Thursday, June 24, 2010

Firing officers who deserve it (or: I agree with Tom Ricks!!)

While reading it certainly violated my New Year's resolution, I thought Tom Ricks' op-ed in the Times was actually pretty good. After some cogent analysis on the events of the past day, he talks about an important issue: the Army doesn't fire enough people and really should do so more often. I imagine the Army's reluctance to do so stems from the old "zero defect" Army and how it destroyed morale up through the mid-1990s. And like most large institutions, their reaction to changing that culture was an over reaction. But the fact remains that bad officers (or officers promoted beyond their capabilities) don't get fired.

The other side of Ricks' argument, how failure to remove ineffective senior officers prevents talented junior officers from progressing, will become more of an issue as general officer careers are extended to 40 years. There are, after all, so many GO positions in the Army. If Iraq and Afghanistan are any indicators, too many senior officers are being kept on beyond their capabilities while extremely competent subordinates could easily replace them. This, too, will (and in some cases already has) caused morale problems in the middle ranks of the officer corps.

I would, however, be wary of anything like the anecdote that Ricks mentions about GEN Marshall promoting a major because he was doing a general's job. While there should probably be changes to the promotion system to streamline the advancement of our best officers, a system should still be used. Otherwise, there would be greater opportunity for abuses of patronage.

All in all, good work Tom.

7 comments:

  1. Ricks was against the firing of McChrystal before he was for it...

    How Kerry-esque.

    SNLII

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  2. Gunslinger--do you agree with this too? http://www.washingtonpost.com/wp-dyn/content/article/2010/06/24/AR2010062402982.html?hpid=topnews

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  3. Lil, I can't imagine a more self-serving (for Ricks) and erroneous history of the so-called "Surge" imaginable.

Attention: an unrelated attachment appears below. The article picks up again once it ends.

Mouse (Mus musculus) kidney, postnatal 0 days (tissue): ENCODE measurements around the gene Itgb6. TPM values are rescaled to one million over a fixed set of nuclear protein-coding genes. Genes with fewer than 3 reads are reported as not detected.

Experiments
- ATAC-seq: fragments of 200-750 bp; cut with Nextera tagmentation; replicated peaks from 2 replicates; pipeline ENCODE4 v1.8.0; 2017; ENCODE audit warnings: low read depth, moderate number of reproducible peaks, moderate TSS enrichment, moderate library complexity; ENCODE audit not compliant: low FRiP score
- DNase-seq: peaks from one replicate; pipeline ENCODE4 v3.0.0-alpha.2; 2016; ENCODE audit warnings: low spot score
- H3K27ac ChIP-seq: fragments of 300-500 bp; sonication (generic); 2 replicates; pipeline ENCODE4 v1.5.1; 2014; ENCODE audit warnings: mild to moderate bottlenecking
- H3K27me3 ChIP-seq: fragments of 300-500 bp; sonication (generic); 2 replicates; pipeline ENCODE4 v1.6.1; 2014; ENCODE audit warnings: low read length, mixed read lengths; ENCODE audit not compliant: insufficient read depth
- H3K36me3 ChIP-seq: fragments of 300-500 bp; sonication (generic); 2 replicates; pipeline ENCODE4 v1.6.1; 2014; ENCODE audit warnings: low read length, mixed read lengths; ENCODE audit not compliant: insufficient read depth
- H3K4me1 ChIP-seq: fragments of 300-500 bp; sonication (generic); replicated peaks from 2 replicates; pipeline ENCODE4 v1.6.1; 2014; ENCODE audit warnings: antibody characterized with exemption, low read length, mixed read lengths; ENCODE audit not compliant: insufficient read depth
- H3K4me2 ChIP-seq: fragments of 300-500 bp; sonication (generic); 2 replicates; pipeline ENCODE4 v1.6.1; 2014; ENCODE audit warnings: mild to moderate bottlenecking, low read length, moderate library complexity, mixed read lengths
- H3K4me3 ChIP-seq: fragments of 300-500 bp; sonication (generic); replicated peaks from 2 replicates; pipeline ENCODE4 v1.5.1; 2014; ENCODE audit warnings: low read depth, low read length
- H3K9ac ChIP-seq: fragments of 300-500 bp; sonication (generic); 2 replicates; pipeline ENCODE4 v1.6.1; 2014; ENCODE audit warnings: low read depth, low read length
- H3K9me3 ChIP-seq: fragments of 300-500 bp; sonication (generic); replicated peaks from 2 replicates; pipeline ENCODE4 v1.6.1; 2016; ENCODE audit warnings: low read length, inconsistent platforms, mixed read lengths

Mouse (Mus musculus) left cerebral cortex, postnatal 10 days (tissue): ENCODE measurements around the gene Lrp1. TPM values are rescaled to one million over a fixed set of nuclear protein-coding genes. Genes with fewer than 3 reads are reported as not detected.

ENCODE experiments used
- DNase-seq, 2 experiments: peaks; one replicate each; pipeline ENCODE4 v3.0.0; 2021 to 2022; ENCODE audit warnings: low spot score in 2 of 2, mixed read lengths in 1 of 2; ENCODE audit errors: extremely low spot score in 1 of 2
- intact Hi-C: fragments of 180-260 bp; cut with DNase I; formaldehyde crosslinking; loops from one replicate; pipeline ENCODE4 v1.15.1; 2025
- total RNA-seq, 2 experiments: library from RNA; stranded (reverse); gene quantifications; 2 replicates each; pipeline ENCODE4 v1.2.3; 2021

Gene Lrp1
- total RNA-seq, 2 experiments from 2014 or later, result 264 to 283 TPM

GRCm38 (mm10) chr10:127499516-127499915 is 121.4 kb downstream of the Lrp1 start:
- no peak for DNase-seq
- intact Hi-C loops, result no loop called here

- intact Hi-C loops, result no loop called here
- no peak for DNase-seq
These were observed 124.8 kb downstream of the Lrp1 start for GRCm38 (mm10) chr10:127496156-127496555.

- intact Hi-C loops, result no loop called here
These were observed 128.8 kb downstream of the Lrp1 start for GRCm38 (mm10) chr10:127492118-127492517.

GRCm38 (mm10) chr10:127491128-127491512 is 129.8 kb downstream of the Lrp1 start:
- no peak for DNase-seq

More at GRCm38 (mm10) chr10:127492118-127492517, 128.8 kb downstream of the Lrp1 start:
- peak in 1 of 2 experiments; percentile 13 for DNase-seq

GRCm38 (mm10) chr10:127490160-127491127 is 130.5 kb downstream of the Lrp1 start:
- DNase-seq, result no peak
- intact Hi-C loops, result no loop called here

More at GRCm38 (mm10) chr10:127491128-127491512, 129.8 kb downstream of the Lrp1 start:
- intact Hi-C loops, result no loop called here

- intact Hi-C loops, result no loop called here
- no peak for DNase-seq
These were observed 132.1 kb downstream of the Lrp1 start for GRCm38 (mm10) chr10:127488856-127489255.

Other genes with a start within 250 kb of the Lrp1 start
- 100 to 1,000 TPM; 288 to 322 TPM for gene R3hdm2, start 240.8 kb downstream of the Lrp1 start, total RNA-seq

Moreover, Petraeus did NOT control the political decision in OIF to "get out." He was sent to execute the decision to stay, and on terms that would maximize the use of force (assisted by the Anbar "Awakening," which began before he arrived, and the widespread ethnic cleansing, which also transpired before he arrived, and the growth of the ISF, which happened often in spite of Petraeus' stewardship of the program).

    To credit Petraeus with the civilian leadership's political decision is just silly. I'm not sure Ricks understands the distinction.

    And can we get over the simplistically stupid notion that the US military clearing the Belts, blasting to dots civilians along the way, was "protecting the population?" The numbers of casualties and their trendlines from 2006 - 2009 don't withstand the narrative's lies.

    Make it stop.

    SNLII

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  4. Lil - I think he's right about the bit that Petraeus provided the leadership to get the military on the same page. Spot on there. The rest is open to argument in my opinion.

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  5. I'll take your word for it. I refuse to kill anymore of my precious few remaining brain cells by reading Tom Ricks.

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  6. Pershing's career progression. (Apparently not damaged by his command of the punitive expedition.)

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  7. I was not 'against the firing of McChrystal before I was for it.' Dunno where you got that.

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